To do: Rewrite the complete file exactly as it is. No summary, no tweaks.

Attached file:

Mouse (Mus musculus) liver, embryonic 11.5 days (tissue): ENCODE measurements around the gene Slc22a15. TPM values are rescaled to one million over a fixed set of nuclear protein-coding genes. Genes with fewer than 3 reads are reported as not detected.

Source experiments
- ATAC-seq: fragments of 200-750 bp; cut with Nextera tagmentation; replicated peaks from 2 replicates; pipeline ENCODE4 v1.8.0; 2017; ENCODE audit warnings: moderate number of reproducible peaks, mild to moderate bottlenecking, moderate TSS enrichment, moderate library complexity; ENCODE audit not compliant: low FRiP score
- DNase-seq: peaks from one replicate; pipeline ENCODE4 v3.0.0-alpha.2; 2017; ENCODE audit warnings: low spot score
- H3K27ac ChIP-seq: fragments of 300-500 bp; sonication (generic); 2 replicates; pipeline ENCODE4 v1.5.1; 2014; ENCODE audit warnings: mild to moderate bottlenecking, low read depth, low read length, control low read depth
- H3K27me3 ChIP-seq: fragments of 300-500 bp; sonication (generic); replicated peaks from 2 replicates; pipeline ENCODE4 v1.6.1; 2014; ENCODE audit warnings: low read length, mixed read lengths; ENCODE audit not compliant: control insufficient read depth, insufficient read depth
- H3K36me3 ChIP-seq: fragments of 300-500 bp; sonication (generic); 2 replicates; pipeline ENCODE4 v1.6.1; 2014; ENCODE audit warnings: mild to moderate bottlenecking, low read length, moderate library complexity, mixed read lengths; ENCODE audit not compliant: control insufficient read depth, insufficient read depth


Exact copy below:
Mouse (Mus musculus) liver, embryonic 11.5 days (tissue): ENCODE measurements around the gene Slc22a15. TPM values are rescaled to one million over a fixed set of nuclear protein-coding genes. Genes with fewer than 3 reads are reported as not detected.

Source experiments
- ATAC-seq: fragments of 200-750 bp; cut with Nextera tagmentation; replicated peaks from 2 replicates; pipeline ENCODE4 v1.8.0; 2017; ENCODE audit warnings: moderate number of reproducible peaks, mild to moderate bottlenecking, moderate TSS enrichment, moderate library complexity; ENCODE audit not compliant: low FRiP score
- DNase-seq: peaks from one replicate; pipeline ENCODE4 v3.0.0-alpha.2; 2017; ENCODE audit warnings: low spot score
- H3K27ac ChIP-seq: fragments of 300-500 bp; sonication (generic); 2 replicates; pipeline ENCODE4 v1.5.1; 2014; ENCODE audit warnings: mild to moderate bottlenecking, low read depth, low read length, control low read depth
- H3K27me3 ChIP-seq: fragments of 300-500 bp; sonication (generic); replicated peaks from 2 replicates; pipeline ENCODE4 v1.6.1; 2014; ENCODE audit warnings: low read length, mixed read lengths; ENCODE audit not compliant: control insufficient read depth, insufficient read depth
- H3K36me3 ChIP-seq: fragments of 300-500 bp; sonication (generic); 2 replicates; pipeline ENCODE4 v1.6.1; 2014; ENCODE audit warnings: mild to moderate bottlenecking, low read length, moderate library complexity, mixed read lengths; ENCODE audit not compliant: control insufficient read depth, insufficient read depth